Nobody makes flourishy policy moves quite like the Aam Aadmi Party. The Delhi government’s decision to make public transport free for women is the first of its kind anywhere. While places like Luxembourg and Tallinn and a few small cities are experimenting with free public transport, this is wholly different in scale and intention.
The idea of women travelling free offends many people. It is obviously a red rag to those who object to any special consideration to women, including women-only coaches. Some see it as a cynical freebie ahead of the assembly election. Others point out how it is unfair to make low-income men pay while giving a free pass to affluent women.
But if you’re not ideologically set against this policy, just imagine its full rippling possibilities. Even if only women get to travel free, it will cut transport costs for low-income households, so men gain too. More importantly, it will spur women to travel more, for work and leisure, to claim the city. If women just took up more room in mass transit, filled the streets more, it would change the character of public space.
The two fare hikes in 2017, which nearly doubled rates, had made the Metro pretty much unaffordable for many people, including women. This will invite them to ride again. Even if better-off people with private options are crowded out, it will be more than made up by the new commuters who need it more. Off-peak ridership will rise too. It will widen a working woman’s habitat, let her take up a job further away, let a student roam without worrying about money. This is not just a boost in productivity and fulfilment for these individuals, it is a boost for wider society.
The whole business of becoming a woman is learning your limits, so any policy that lifts these limits is to be cheered. A woman on the loose has been treated as a threat to traditional order, and controlled by an atmosphere of threat. Our public presence has always been sexualised; as Rebecca Solnit points out, a prostitute is called a streetwalker, a woman who breaks sexual rules is described as ‘wandering’ or ‘straying’.
We’re taught to be housebound mice, supposedly for our own safety. We all make our own compromises. I use public transport infrequently, mainly because it is still inconvenient for me, but also because of this ingrained hesitation. I’m a cloistered lady in a carriage, the world flits by like a movie on my window-screen. But the feeling of mingling in a crowd, anonymous and part of a big commonality, is really what it is to be an urban citizen.
Look at our streets, the sheer number of men out there, sitting in parks, hanging out at streetside shacks, biking, driving and taking buses. Women don’t confidently occupy the open road. We travel with purpose, from point to point, or in groups, we don’t linger and relax except maybe in shopping spaces. Obviously, this is not a natural state of affairs. So if public policy pushes against these default settings to increase the presence of women, especially lower-income women, what’s not to applaud?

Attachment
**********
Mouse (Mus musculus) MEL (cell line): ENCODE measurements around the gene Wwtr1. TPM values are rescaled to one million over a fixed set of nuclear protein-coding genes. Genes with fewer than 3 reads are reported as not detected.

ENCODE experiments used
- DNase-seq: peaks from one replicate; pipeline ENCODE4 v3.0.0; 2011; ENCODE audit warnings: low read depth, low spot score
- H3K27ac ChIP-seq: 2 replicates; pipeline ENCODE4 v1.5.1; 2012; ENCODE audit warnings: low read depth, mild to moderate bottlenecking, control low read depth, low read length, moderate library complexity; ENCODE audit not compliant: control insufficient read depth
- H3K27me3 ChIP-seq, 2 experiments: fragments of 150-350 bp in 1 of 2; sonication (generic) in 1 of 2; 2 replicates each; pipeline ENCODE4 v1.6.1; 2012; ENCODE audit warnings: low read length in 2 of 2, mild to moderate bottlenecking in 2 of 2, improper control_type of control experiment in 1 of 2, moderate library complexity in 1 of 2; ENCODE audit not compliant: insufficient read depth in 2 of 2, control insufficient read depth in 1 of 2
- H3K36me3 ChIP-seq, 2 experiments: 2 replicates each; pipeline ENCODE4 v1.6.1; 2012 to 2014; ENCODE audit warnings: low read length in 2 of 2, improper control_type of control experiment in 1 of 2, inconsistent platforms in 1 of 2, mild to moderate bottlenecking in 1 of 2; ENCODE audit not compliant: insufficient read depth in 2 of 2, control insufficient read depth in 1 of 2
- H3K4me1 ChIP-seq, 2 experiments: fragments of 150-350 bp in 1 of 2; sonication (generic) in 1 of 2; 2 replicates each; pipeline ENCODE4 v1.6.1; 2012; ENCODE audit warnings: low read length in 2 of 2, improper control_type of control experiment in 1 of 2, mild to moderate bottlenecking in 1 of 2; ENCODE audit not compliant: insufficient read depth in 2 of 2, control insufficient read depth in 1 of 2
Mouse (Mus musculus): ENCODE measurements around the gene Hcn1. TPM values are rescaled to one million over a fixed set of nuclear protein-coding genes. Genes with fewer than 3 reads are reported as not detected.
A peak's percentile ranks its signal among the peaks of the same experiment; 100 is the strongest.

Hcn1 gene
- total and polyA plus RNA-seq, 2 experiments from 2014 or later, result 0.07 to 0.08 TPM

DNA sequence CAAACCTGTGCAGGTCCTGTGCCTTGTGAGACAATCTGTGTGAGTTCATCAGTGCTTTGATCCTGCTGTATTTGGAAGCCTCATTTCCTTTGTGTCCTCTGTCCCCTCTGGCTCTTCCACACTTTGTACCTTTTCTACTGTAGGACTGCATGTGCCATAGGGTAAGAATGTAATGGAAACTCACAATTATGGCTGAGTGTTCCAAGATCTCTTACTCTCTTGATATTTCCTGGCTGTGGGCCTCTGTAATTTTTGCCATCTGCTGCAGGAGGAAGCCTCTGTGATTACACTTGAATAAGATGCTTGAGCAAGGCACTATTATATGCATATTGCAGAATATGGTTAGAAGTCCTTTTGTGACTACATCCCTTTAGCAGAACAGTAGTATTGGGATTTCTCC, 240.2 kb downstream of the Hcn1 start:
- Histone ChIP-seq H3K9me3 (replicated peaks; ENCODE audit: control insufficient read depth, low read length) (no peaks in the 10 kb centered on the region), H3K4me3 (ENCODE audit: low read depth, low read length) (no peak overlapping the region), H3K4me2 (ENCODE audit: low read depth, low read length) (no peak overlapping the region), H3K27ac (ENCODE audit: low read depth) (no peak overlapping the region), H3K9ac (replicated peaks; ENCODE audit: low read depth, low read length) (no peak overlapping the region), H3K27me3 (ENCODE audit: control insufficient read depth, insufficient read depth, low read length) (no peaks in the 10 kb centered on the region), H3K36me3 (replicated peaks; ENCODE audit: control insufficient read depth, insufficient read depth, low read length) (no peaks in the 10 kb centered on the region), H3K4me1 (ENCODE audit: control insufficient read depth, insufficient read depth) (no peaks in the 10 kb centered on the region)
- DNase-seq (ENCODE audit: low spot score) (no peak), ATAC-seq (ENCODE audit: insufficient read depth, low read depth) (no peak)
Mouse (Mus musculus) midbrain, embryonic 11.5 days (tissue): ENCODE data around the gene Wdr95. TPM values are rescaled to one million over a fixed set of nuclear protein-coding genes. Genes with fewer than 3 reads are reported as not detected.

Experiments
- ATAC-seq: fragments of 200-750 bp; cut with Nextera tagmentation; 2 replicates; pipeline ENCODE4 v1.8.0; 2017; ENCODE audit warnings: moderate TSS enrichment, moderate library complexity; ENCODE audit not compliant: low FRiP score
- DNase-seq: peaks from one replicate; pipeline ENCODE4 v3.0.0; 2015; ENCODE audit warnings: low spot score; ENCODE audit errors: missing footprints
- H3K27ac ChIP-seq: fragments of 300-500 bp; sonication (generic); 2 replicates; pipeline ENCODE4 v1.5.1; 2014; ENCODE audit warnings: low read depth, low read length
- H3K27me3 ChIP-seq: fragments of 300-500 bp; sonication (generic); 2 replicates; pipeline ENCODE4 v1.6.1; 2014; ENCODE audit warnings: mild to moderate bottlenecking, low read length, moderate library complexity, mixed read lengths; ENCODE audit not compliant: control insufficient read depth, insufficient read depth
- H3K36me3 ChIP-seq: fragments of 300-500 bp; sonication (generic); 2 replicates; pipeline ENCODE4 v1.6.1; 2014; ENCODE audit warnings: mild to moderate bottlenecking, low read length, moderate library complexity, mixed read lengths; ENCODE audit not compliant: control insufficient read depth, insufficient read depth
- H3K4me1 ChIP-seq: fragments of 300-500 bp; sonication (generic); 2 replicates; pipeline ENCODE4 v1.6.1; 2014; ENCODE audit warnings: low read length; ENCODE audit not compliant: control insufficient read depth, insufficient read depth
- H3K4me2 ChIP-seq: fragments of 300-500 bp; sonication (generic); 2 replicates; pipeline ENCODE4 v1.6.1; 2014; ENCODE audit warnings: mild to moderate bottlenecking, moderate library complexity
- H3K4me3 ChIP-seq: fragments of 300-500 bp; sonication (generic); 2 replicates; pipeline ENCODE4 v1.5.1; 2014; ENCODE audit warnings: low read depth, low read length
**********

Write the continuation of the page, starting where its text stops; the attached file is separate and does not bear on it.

Well, to begin with, Delhi’s public transport system is too skimpy to bring around this mass mobilisation of women. The bus fleet steadily increased in the Sheila Dixit years, peaking right after the Commonwealth Games, though it was nowhere close to the 11,000 buses needed (a thumb rule is one bus to a 1,000 people). There was an attempt to study travel patterns, and supply services accordingly; a bus corridor was proposed and scuttled. So far, the AAP has not only failed to add buses, a portion of the fleet has also broken down and been stranded, and ridership has fallen in the last few years, at a time when air pollution is an emergency.
There are reasons for the delay. Bus procurement has been difficult, and riven with litigation. DTC tendering had onerous conditions, and it took a while to find space for bus depots. There have been disagreements about whether to go with low-floor buses that accommodate people with disabilities, or more fuel efficient, higher-capacity buses. But either way, public transport needs urgent, systematic attention –and the Delhi government has not committed enough money to bus transport, even as it grandly welcomes women to ride free.
Money is not the only obstruction to easy movement. For women’s mobility to be meaningfully improved, Delhi needs a flourishing masstransit system. This means sidewalks and streetlights, feeder services and minibuses, a full fleet of buses, and an extensive metro network. So thanks for the promise, Aam Aadmi Party. Now please make it happen for real.